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Re: Need some advice...


I know this is an old topic and I haven't read through the thread, but has
anyone tried the radio trick?  As I recall it goes something like putting a
radio in plastic, setting it to a station that plays music with a good bass
line, and burying it in/near the tunnel.  The moles do not like the
vibration and tend to clear out of the area for a while.

My brother-in-laws mother used to plant castor beans around the property to
discourage moles, but that's not a short-term solution.

Libby
Maryland zone 6



----- Original Message ----- 
From: "Marge Talt" <mtalt@hort.net>
To: <gardenchat@hort.net>
Sent: Tuesday, August 17, 2004 4:19 AM
Subject: Re: [CHAT] Need some advice...


> You know, Bonnie, reading your post again, there really isn't any way
> to ensure that you will not have moles working that area as long as
> it contains food for them.  If you manage to kill the one(s) that are
> there now, others will come to take their place.  I wonder if that
> soil is perhaps looser than the surrounding area; has more organic
> material and thus more earthworms or something...something that's
> attracting them to the area around the pond...
>
> I do know, from sad experience, that moles can die from excessive
> soil vibration right next to them...one day I was building a
> retaining wall and there was a mole working right where I was; I
> could see the soil heaving...I just kept on pounding in stakes and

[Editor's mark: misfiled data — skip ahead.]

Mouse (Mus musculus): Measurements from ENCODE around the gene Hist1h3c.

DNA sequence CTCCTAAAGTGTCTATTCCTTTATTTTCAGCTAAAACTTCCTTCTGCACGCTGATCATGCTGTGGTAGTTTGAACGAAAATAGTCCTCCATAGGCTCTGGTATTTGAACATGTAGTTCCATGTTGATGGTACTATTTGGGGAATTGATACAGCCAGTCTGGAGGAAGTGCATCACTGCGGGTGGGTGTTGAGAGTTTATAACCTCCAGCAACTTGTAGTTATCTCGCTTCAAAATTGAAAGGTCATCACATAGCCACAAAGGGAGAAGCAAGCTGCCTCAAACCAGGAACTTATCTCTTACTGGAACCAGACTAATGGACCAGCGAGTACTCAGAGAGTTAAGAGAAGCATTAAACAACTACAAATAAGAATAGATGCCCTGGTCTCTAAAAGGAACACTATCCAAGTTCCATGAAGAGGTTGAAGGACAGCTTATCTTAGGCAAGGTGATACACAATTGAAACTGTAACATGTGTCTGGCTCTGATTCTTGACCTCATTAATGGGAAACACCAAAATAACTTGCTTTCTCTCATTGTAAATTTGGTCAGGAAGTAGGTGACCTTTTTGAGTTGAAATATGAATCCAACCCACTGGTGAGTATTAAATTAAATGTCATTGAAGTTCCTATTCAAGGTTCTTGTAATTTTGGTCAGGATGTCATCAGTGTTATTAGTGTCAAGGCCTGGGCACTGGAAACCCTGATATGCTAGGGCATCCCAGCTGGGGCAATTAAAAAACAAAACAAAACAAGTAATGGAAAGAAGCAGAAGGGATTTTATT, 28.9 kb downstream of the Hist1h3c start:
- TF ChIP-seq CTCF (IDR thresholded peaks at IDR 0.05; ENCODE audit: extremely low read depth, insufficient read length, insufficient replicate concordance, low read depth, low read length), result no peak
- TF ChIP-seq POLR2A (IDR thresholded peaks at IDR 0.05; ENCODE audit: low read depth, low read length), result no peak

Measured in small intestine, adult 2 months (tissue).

> the mole surfaced and died right in my hand - I was very sad:-(  Had
> I realized this, I would have moved away until the mole moved on.
> They have the absolutely softest fur on the planet.  I expect this is
> why those odd pinwheel mole discouragers are sold tho' I do not think
> they are particularly effective in reality.
>
> I am a mole fan...anything that aerates my stolid clay soil and eats
> Japanese beetle grubs is a friend of mine.  I just stomp tunnels in
> what passes for our lawn if they get on my nerves...otherwise I think
> what grass I have is grateful for the loosening of the otherwise
> compacted soil:-)
>
> Here's a link to extensive information about moles and their control
> in Virginia:
>
> http://www.ext.vt.edu/pubs/wildlife/420-201/420-201.html
>
> And another from Oregon:
>
> http://eesc.orst.edu/agcomwebfile/edmat/html/ec/ec987/ec987.html
>
> And less information, but better pix from Ohio
>
> http://ohioline.osu.edu/w-fact/0011.html
>
> The Virginia site points out that mole traps pose dangers to the
> installer of same as well as pets and other small wildlife.  If
> trapping is what you decide to do, it appears it is best left to a
> professional mole exterminator.  Poisons are also difficult and
> dangerous, even if the average homeowner can get those rated for
> moles...
>
> Marge Talt, zone 7 Maryland
> mtalt@hort.net
> Editor:  Gardening in Shade
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> ----------
> > From: Bonnie & Bill Morgan <wmorgan972@ameritech.net>
> >
> > As you know, I'm the live and let live type of person, but this is
> the first
> > time I've had a mole do so much damage!  Since we put the pond in,
> a mole
> > has been making long runs to the pond, around the surrounding area
> and right
> > back to the pond.  We've pressed the disturbed soil back down and
> an hour or
> > two later, the "hill" is larger and taller.  It has killed out much
> of the
> > grass on the West side of the pond.
> >
> > I know that his presence probably means I have some underground
> problem (is
> > it grubs they go after?) but what would be the safest and sanest
> way to stop
> > the devastation.  I'm really worried momma will take her little dog
> outside
> > and trip over or fall into one of the mole's hills.  Any ideas?
> >
> > Thanks and blessings,
> > Bonnie (SW OH - zone 5)
>
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